The Resurrection Of Lord God Bird

By BJ Hollars | September 26, 2018

  • Don Richard Eckelberry, Ivory-billed Woodpecker Study, undated, pencil and colored pencil on paper.

Don Richard Eckelberry, Ivory-billed Woodpecker Study, undated, pencil and colored pencil on paper. (Courtesy of the Leigh Yawkey Woodson Art Museum)

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Birds are dominating the spotlight at the Leigh Yawkey Woodson Art Museum this month as the acclaimed Birds in Art 2018 exhibition opens. The paintings and sculptures draw people to Wausau every year. Author BJ Hollars reflects on a time he was moved by a particular work of avian art: sketches of the Ivory-billed woodpecker. It’s a bird once thought to be lost, although it may have been sighted in Arkansas in 2005 and potentially in Cuba.

The Resurrection of the Lord God Bird

We saw her for the last time in 1944—frantic, wild-eyed, twitching about in her tree.  Or rather, 23-year-old wildlife artist Don Eckelberry saw her, having traveled south to Louisiana’s Singer Tract to paint the world’s last Ivory-billed Woodpecker.

The woodpecker (known also as the “Lord God Bird” for the phrase most often uttered upon seeing one) was paying a high price for man’s destruction.  We halved their habitat, felling the cypress trees to smithereens, the hollers of “Timber, timber, timber, timber” droning out the kent-calls from those birds.

And then one day “those” birds became “that” bird, and “that” bird became the only one left to sketch.  The black-crested female made herself available to the man with the sketchbook down below: posed, pecked, trumpeted her fading call.

Frantic and wild-eyed himself, Eckelberry saved what part of her he could.  And what he saved—sketches—I’d find myself 70 years later, in a manila folder in Wausau’s Leigh Yawkey Woodson Art Museum.  I’d traveled there for the extinct bird exhibit, anxious to see paintings of Passenger Pigeons and Great Auks and representations of all the birds we’ll never see again.  But I’d never expected to find Eckelberry’s last sketches of that last Ivory-bill, at least not until the curator offhandedly mentioned to me that she had them in her office.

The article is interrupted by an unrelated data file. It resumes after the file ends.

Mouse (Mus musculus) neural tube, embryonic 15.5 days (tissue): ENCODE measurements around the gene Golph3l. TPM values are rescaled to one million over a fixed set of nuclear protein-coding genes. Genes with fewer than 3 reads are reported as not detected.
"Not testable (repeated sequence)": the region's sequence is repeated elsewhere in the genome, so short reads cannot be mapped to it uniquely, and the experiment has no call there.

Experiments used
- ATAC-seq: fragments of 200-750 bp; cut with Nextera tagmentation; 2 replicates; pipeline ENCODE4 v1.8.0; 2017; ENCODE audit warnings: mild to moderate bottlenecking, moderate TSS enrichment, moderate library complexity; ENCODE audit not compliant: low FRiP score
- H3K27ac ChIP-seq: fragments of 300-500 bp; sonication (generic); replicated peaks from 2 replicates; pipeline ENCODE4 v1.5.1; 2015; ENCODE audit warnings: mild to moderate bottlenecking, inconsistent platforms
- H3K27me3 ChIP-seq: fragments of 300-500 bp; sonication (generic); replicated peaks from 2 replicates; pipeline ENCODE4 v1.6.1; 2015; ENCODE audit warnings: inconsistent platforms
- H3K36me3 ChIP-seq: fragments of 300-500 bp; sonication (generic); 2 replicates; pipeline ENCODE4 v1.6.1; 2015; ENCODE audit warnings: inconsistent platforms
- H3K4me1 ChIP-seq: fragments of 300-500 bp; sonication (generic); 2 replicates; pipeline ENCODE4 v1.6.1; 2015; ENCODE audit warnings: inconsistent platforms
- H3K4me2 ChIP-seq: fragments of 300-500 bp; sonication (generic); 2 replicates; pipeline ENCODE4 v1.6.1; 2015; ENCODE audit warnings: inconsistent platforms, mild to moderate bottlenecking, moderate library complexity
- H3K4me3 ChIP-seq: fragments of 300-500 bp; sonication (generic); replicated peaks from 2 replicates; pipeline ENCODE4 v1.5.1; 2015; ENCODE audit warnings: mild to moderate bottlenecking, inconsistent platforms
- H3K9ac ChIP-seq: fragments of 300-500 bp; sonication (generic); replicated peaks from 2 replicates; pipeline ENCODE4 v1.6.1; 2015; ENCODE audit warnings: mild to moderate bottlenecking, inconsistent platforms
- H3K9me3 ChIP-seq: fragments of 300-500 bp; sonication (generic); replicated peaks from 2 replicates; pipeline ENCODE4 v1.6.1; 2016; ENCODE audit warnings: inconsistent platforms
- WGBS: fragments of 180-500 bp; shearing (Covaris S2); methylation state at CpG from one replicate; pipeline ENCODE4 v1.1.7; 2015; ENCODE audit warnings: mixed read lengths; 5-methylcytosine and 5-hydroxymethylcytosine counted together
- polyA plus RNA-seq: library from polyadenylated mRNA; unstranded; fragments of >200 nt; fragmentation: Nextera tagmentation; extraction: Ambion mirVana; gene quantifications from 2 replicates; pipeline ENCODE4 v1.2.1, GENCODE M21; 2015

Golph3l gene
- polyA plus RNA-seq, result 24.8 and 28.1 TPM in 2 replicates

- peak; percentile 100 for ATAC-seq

The curator and I wound through the museum’s stairwells and corridors until arriving there.  As I opened the folder and held the sketches in my hands, I could feel a bit of both artist and subject alongside me.

What must’ve it been like? I wonder.  To watch a species disappear before his eyes?  And what must’ve it been like to be the last of her kind, offering her call only to hear the echo call back?

As I stare at Eckelberry’s sketches, my waxing poetic turns suddenly practical.  I notice that in half of the sketches, the female’s black crest is sketched red—the clear marking of a male.  Which means nothing on its own; merely that Eckelberry was, perhaps, taking a bit of creative license to offer posterity a depiction of both.

Unless, I think, it means everything.

My conspiracy theory goes a little like this: Well aware of the attention he’d draw by acknowledging the existence of a breeding pair, Eckelberry remained mum, instead: reported only the female, thereby protecting the privacy of the world’s last chance for an egg.  And maybe, deep in the hole in the roosting tree there was an egg, or two eggs, or enough eggs to keep our Lord God Bird alive awhile longer.  Perhaps he kept his truth hidden in his sketches, until a decade or so after his death, when some poor fool who wanted too much to believe in the bird’s resurrection suddenly found some new reason to do so.

Of course! I think, staring at the red crest aflame in the sketches stretched before me.

But…of course not, also.

In a nearby file, I find one of Eckelberry’s unpublished poems.

Another clue, I think.

“Mostly we are preserved,” Eckelberry wrote, “in life beyond our time / Glazed, pickled, set in amber / and casketed above the ground.”

…casketed above the ground…

What if, I think, her echo wasn’t an echo after all, but a ‘Hello, sweetheart, welcome home.’


Song: “Tell” by Alaskan Tapes and Voga

Ivory-billed woodpecker recordings were made by Arthur A. Allen and Peter Paul Kellogg in Madison, Louisiana in April 1935. Courtesy of the Macaulay Library at the Cornell Lab of Ornithology

BJ Hollars

BJ Hollars

BJ Hollars is a writer, author, and an assistant professor of creative writing at the University of Wisconsin-Eau Claire.
2018-09-13T19:36:05-05:00Tags: , , , , , |

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